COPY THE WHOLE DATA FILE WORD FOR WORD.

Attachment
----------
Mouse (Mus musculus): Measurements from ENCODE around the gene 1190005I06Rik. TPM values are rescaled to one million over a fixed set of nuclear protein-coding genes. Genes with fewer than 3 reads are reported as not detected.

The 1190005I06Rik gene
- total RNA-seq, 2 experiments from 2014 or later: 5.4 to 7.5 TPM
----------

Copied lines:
Mouse (Mus musculus): Measurements from ENCODE around the gene 1190005I06Rik. TPM values are rescaled to one million over a fixed set of nuclear protein-coding genes. Genes with fewer than 3 reads are reported as not detected.

The 1190005I06Rik gene
- total RNA-seq, 2 experiments from 2014 or later: 5.4 to 7.5 TPM